BOSTON (CBS) — A non-profit is offering training and a promise to those trying to enter the workforce in a new career as the pandemic-related unemployment begins to recover.
Thirty-five-year-old Jeovanny Tovar of Dorchester is a father of three. In 2020, he hit a rough spot when he lost his job during the pandemic as a fitness instructor.READ MORE: Coronavirus In Massachusetts: Today's Developments
“I hit a low point and almost depression. I hit a wall and I am looking at my kids and saying how can I show them my worth,” Tovar said. “I really didn’t know what I was going to do or what the future looked like.”
Then he was introduced to Social Finance, an impact investing non-profit that aims to help low-income people to get the proper training and skills they need for in-demand jobs.
“Yes, we have bad unemployment. There’s still six-million job openings across the country. More than half are good jobs with decent pay. But how do you get people who have been shut of the system, get the skills to participate in the economy,” said CEO and co-founder of Social Finance Tracy Palandjian.READ MORE: To Do List: New England Beer Festival, Belmont Film Festival, Fire Pits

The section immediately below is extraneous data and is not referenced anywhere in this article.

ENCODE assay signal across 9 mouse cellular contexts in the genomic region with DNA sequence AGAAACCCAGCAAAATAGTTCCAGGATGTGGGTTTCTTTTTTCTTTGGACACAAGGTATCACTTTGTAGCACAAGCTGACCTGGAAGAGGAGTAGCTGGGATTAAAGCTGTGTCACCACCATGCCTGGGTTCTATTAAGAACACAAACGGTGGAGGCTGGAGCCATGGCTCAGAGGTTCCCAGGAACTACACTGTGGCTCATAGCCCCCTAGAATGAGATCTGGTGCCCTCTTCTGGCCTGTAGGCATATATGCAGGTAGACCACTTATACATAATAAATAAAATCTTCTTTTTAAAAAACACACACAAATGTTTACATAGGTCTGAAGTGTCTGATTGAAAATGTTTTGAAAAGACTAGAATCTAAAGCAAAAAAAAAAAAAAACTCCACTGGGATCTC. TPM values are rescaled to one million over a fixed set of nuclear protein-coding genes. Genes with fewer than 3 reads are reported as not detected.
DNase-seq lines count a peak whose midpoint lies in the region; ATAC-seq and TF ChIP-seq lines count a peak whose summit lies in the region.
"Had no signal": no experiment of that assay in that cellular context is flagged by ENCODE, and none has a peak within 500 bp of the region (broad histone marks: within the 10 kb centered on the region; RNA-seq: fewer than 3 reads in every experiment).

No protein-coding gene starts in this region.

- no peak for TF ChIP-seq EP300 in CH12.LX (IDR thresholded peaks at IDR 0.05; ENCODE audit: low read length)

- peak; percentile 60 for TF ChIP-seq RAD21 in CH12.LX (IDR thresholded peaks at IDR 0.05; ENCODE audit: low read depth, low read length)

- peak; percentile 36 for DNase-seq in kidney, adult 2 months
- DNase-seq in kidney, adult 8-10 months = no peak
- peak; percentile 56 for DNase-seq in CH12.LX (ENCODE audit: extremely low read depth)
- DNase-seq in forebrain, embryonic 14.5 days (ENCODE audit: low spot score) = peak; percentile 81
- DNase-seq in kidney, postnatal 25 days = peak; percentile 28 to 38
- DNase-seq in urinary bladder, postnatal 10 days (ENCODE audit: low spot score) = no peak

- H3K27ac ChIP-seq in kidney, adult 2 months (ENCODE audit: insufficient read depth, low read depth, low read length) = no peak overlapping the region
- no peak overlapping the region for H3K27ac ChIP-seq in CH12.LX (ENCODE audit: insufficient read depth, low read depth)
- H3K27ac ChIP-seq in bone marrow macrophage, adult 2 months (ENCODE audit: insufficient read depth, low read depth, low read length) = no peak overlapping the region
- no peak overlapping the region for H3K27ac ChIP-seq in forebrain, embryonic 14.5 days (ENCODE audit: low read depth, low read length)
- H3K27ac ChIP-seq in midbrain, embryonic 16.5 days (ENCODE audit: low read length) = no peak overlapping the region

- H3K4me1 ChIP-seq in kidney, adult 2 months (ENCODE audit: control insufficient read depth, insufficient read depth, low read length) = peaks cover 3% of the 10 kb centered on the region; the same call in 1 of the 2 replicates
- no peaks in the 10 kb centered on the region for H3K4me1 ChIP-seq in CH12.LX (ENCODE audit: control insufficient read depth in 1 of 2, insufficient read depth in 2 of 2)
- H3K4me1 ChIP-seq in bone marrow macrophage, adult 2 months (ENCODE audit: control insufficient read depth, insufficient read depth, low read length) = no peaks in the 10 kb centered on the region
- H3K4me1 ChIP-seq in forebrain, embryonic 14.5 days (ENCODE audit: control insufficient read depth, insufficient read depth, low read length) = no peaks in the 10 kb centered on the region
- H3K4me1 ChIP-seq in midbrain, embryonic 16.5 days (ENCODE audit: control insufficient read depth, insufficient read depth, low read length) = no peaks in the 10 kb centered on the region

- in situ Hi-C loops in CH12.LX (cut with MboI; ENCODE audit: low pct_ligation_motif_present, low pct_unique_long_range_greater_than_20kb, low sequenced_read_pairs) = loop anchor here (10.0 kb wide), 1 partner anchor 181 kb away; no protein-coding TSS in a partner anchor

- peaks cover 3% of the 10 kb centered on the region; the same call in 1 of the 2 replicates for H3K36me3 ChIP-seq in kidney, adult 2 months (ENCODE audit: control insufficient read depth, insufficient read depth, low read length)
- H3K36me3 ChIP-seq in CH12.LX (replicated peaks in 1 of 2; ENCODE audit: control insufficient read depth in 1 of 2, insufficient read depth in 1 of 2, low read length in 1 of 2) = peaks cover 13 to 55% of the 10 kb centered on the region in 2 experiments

Social Finance has four different training programs: three in technology disciplines, and one in diesel mechanic technician training. They focus primarily on communities of color.
“They are the first to suffer and last to recover,” said Palandjain. “We decided to target low-income people. And low and behold when we do that, we’re seeing that more than half of our participants in this 1,000 person program with general assembly, is actually Black and brown. So you really how this tool is unlocking access for these folks.”
Thanks to its Career Impact Bonds, students enroll for free and get wrap-around support they need to graduate. Those who are in the program actually sign a student bill of rights that says after the program, if they don’t land a job making more than $40,000 a year, they don’t have to pay back the money they received from the Career Impact Bond.
“If I can get this leg up, I have no problem paying it back so the next person in my shoes can get this same thing,” said Tovar. He just graduated and is excited about what his future holds.MORE NEWS: Nearly Half Of COVID Cases In Massachusetts Hospitals Are 'Incidental'
“I would like to work in a tech industry, a company which is giving me that opportunity to work,” Tovar said.